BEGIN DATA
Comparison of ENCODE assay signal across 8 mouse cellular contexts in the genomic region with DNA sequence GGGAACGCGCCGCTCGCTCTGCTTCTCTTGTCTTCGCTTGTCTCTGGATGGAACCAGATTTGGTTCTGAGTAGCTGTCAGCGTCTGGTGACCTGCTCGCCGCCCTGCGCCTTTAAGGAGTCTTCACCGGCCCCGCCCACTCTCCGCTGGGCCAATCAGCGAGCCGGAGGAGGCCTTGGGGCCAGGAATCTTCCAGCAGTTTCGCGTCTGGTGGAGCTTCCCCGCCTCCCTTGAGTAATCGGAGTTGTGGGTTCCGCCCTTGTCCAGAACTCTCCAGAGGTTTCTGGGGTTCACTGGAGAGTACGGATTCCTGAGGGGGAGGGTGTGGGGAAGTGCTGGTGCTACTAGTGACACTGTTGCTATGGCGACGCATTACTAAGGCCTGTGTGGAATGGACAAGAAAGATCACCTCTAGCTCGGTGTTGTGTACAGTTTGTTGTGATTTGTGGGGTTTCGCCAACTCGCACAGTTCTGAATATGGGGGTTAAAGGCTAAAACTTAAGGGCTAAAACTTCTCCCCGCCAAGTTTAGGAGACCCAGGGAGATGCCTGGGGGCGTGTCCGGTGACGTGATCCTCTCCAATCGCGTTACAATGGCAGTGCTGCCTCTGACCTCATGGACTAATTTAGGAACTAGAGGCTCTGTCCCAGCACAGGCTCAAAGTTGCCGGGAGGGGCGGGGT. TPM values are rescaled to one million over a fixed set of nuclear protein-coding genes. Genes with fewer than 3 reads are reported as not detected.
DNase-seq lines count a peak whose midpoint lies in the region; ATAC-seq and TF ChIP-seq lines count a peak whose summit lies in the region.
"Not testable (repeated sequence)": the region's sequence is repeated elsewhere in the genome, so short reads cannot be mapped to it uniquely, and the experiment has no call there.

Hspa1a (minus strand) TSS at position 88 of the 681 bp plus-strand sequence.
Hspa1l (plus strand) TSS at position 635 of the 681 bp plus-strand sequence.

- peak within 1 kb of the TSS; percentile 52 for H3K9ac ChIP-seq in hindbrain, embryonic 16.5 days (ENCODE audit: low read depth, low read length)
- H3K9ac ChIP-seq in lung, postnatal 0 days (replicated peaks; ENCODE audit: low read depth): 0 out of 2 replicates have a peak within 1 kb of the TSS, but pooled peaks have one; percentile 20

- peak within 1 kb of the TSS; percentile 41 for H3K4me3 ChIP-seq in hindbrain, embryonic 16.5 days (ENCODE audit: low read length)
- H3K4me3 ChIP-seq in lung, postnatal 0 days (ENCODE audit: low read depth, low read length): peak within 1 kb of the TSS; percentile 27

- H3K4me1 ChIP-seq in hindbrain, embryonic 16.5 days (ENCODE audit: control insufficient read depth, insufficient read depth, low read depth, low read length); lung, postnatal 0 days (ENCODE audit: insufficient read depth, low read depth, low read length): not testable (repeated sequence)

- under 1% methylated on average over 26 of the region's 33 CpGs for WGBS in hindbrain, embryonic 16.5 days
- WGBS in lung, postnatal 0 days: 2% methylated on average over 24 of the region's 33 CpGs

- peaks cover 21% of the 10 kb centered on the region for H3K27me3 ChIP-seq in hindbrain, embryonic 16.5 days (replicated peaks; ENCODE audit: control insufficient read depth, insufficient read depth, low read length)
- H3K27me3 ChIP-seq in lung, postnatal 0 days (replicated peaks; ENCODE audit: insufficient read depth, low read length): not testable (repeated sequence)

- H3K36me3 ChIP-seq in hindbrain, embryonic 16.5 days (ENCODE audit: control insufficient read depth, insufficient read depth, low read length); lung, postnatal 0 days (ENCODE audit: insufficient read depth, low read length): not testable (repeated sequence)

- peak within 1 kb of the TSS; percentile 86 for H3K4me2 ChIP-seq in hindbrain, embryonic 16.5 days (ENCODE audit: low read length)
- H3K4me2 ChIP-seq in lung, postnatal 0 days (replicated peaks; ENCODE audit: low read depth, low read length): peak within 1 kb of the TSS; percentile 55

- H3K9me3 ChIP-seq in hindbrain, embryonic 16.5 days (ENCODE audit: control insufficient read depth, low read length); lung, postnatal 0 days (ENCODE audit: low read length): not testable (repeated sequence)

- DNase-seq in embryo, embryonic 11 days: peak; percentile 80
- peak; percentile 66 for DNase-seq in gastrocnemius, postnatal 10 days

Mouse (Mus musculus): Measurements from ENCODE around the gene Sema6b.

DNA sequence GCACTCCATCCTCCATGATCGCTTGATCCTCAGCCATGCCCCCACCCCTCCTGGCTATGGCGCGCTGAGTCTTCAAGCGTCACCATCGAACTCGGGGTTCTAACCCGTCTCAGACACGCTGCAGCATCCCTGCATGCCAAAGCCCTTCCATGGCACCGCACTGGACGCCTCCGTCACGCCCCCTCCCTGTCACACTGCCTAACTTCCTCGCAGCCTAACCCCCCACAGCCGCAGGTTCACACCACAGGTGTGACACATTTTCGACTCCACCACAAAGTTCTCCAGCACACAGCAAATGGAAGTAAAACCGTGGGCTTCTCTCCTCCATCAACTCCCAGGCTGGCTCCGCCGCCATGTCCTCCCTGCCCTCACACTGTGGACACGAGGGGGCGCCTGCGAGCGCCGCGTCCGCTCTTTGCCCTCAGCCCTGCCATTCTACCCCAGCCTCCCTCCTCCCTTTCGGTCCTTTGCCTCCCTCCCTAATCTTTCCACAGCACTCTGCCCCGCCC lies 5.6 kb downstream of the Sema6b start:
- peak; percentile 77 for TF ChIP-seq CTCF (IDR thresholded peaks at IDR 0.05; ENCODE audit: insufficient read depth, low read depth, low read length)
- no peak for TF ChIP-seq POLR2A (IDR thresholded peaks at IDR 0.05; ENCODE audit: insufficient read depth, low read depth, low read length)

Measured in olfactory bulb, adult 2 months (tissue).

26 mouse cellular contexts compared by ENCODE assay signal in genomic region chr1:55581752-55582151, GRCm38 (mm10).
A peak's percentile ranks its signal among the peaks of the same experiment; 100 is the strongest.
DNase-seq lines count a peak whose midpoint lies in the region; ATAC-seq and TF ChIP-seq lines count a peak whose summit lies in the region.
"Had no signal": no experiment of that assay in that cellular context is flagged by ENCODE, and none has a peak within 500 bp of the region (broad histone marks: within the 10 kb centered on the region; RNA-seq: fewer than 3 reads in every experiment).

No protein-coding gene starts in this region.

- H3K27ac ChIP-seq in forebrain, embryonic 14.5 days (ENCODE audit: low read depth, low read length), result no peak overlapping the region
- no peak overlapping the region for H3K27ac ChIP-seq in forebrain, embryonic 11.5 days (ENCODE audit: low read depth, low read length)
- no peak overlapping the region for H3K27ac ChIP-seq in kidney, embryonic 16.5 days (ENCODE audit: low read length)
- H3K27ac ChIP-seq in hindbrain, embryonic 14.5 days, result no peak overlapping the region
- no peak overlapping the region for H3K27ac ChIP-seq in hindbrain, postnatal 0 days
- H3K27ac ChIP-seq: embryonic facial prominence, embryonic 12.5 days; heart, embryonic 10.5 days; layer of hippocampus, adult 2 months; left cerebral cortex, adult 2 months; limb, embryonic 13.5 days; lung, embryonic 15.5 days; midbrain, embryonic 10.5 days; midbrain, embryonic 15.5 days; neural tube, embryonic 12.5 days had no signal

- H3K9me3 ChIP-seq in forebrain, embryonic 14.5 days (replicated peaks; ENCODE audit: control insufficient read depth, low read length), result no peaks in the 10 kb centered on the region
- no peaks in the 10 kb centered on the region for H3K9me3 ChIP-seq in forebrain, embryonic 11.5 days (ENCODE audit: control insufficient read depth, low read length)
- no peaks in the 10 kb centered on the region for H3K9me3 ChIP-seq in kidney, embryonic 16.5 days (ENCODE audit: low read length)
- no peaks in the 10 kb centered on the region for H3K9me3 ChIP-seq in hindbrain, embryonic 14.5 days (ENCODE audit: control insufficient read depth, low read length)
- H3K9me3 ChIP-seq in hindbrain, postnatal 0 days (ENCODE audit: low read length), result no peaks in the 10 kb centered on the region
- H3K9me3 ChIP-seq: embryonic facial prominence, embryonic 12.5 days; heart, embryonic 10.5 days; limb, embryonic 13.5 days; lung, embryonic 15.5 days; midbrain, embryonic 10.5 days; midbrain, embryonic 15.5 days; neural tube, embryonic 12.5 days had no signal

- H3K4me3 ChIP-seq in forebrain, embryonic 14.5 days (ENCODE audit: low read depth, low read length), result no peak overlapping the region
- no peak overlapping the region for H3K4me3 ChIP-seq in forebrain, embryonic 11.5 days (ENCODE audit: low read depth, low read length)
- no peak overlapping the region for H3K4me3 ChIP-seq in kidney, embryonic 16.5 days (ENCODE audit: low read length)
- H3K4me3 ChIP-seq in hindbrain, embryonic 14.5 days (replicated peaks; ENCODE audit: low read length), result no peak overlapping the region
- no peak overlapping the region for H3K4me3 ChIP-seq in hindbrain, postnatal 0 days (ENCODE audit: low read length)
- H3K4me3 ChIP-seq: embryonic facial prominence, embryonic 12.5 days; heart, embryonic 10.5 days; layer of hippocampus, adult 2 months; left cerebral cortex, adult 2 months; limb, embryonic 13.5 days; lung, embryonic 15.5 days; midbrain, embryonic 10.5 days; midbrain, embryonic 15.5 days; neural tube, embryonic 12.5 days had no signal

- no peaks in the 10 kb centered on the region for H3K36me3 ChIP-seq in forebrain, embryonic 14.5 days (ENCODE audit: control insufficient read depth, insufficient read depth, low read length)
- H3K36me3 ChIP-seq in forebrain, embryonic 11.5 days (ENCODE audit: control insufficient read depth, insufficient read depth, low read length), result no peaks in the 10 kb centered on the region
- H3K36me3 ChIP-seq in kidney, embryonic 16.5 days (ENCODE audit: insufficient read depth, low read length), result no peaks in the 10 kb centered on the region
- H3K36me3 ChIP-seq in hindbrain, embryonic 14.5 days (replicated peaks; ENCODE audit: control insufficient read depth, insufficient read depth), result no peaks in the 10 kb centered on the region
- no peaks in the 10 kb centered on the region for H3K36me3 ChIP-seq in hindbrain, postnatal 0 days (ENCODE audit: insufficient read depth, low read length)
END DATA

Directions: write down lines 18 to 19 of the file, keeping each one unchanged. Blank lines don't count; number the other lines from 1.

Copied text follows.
- H3K9me3 ChIP-seq in hindbrain, embryonic 16.5 days (ENCODE audit: control insufficient read depth, low read length); lung, postnatal 0 days (ENCODE audit: low read length): not testable (repeated sequence)

- DNase-seq in embryo, embryonic 11 days: peak; percentile 80